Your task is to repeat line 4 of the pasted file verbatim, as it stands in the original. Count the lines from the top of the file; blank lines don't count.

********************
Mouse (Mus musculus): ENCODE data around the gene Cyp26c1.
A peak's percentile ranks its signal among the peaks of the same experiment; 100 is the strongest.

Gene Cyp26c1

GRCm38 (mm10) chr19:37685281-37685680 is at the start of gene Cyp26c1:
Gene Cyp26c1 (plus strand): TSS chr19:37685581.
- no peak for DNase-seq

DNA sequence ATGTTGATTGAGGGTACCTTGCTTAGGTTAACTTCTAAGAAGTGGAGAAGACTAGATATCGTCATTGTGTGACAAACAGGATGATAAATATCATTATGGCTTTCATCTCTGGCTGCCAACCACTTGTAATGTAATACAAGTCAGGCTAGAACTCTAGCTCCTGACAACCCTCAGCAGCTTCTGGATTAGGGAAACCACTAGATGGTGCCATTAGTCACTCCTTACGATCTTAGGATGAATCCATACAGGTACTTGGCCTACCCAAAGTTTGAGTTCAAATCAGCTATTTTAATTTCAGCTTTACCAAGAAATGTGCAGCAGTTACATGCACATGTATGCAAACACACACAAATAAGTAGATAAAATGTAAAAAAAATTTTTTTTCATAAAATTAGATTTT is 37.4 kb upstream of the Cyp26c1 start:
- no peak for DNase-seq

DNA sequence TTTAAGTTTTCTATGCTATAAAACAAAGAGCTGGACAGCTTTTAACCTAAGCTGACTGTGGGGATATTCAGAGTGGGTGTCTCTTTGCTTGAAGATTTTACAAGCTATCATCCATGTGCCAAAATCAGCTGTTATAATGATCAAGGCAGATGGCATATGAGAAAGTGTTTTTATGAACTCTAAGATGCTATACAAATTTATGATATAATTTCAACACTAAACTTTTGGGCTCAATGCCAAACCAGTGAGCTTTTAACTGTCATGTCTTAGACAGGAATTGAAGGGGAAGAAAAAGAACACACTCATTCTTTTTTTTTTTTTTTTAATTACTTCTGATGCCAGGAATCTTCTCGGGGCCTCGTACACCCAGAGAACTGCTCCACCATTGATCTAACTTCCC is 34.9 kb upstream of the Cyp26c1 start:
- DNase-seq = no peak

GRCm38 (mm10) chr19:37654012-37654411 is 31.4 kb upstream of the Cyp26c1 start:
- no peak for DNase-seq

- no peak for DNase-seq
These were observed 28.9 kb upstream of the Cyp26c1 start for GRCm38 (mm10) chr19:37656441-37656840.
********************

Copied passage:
GRCm38 (mm10) chr19:37685281-37685680 is at the start of gene Cyp26c1: